Considering the limitations, this study showed a significant dose-dependent effect of PGE2 (Placebo, 0.5 and 1 mg PGE2) after the fourth piglet on the total duration of parturition and the placenta expulsion duration. No further significant differences were detected. Notwithstanding, the shortest farrowing duration and shortest total duration of parturition could be detected in the group III with a mean of 140 min and 285 min, respectively. Comparing the results with the group I (farrowing duration: 296 min; total duration of parturition: 554 min) and the farrowing duration of sows in free farrowing from literature, this is notably a very short duration of parturition, which has not been described so far. Taking the effect of PGE2 on duration of parturition into account, this might be a good alternative drug to oxytocin, because it is assumed to also decrease the risk for postpartal diseases in sows. Notwithstanding, the absolutely shortest piglet interval (9.9 min) has been observed in the group treated with the highest dose of PGE2, followed by group III (10.8 min), whereas the group with the lowest dose of PGE2 showed no effect compared to placebo. However, after administration of PGE2 the piglet interval was only reduced in six out of nine sows. The authors hypothesize that the reason for this result is linked to the free farrowing housing system, because sows have a higher average oxytocin concentration during the post-expulsion oxytocin pulses compared to crated sows [1]. Therefore, uterotonic drugs might have less effect in the normal birth process of loose farrowing sows.

Based on the findings of this study, we can hypothesize that PGE2 in the concentrations of 1 mg and 2 mg has an uterotonic effect in sows, as already observed in human medicine [10]. The intravaginal application route of PGE2, like in women, was chosen to improve animal welfare and to establish a safe and effective route of application that can be used by farmers, when accommodating free farrowing sows. The intravaginal administration was easy to handle and no anxiety or adverse reaction of sows during treatment were observed. Due to significant similarities between swine and human vaginal mucosa, the swine vaginal mucosa has been proven to be the gold standard as in vitro model for the transmucosal absorption of drugs [18]. Therefore, it can be assumed, that intravaginal applied PGE2-gel, which was designed for human medicine, can also be absorbed by swine mucosa. However, there is still a species difference and the absorption of certain agents might remain slightly unequal. An example has been described for oxytocin, where the transvaginal absorption is 53% more efficient in the sow compared to the absorption in human vaginal tissue [19]. In this pilot study a higher effect in sows when using the human dosage (2 mg PGE2) was observed, which might be related to the effect of absorption as mentioned.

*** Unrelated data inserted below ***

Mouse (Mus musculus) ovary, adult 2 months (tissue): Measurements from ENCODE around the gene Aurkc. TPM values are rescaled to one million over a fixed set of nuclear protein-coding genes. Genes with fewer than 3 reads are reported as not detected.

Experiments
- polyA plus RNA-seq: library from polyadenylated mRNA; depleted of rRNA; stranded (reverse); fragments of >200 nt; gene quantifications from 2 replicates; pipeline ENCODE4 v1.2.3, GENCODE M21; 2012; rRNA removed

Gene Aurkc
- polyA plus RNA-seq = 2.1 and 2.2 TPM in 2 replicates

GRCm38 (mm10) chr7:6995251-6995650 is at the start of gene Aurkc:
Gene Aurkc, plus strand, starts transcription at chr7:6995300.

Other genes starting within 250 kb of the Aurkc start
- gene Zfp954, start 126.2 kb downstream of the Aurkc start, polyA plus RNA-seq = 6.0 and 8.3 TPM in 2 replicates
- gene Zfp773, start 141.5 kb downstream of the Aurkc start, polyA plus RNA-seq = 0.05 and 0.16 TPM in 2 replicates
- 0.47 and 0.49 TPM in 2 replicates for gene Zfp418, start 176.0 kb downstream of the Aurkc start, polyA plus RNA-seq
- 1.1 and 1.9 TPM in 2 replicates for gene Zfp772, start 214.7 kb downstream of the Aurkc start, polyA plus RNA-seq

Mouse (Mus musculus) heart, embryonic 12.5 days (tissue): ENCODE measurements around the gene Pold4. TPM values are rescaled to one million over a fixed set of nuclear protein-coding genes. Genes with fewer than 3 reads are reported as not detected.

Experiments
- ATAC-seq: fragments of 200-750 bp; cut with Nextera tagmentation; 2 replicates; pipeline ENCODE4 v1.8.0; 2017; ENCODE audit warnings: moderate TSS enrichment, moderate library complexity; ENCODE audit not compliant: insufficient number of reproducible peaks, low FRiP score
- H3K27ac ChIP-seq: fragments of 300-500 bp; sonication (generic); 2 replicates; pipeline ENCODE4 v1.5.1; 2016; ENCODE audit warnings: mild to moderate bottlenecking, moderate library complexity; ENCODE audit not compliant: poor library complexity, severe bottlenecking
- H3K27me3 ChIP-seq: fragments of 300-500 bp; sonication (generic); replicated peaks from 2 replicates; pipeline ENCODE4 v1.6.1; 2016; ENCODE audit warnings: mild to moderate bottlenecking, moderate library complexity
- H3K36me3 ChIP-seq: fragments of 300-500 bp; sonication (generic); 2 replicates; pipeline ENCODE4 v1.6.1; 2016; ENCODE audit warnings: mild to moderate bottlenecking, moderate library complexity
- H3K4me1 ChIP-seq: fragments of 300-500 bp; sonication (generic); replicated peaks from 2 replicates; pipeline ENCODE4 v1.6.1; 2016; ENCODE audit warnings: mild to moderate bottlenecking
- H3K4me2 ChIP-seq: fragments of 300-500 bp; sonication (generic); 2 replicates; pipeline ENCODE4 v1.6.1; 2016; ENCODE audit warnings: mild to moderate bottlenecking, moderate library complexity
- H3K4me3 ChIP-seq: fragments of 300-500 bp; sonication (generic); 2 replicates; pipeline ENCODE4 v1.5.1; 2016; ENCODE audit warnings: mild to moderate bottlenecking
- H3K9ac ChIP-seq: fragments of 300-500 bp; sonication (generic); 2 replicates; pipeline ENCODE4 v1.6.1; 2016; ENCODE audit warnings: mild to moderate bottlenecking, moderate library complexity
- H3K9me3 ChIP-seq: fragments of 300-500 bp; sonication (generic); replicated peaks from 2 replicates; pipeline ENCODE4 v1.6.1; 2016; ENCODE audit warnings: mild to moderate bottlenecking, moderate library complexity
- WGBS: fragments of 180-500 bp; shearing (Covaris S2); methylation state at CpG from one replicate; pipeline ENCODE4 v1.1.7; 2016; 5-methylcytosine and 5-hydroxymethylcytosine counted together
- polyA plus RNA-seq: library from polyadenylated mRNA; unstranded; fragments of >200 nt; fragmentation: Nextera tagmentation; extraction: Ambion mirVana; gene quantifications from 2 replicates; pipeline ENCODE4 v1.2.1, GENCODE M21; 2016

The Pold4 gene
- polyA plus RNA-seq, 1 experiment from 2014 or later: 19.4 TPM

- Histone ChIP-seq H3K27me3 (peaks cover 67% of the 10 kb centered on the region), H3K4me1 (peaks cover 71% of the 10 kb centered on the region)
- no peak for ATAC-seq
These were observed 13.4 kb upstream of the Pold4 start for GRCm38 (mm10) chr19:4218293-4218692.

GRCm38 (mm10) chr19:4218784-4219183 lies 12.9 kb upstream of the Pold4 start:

The percentage of weak- and stillborn piglets are a major problem of intensive pig production systems and cause ethical discussions in the society [2]. Therefore, one outcome variable in this dose finding study was piglets’ distress. A proven indicator of intrauterine foetal distress is the meconium-stained skin of the piglets after birth [6]. In this pilot study, severe meconium staining was found in the placebo group and in all PGE2 groups. Some degree of distress caused by foetal hypoxia during parturition seems to be physiological due to compression of the umbilical cord when the foetus enters the pelvis. Severe meconium staining in piglets from sows with a placebo treatment were described in a study from Mexico in 1.1% of born piglets [6]. An explanation for this low percentage compared to group I might be that the average number of total born piglets was just 9.6 compared to 16.7 in the present study. Late born piglets are likely to suffer asphyxiation to a greater degree because of the cumulative effects of successive uterine contractions. These piglets have a greater predisposition to get in a hypoxia status which can provoke sever distress and thereby severe meconium-stained skin in piglets. Furthermore, piglets that take longer to be born are more likely to have umbilical cord lesions at birth [20]. The importance of an intact umbilical cord to improve piglets’ survival up to 3 days after parturition has been shown in another study [21]. In the present study, the highest percentage of umbilical cord lesion was recorded in group II. Interestingly, there was no association found between umbilical cord lesions and the meconium scoring. In comparison with other studies testing uterotonic substances [4, 5, 14, 22], we rarely found umbilical cord rupture, which can occur in up to 33% of normal deliveries. The main findings in the PGE2-groups were oedematous and haemorrhagic umbilical cords. Several factors can lead to such changes of the umbilical cord, occurring either prenatal or during the farrowing process and therefore is still under investigation in human medicine.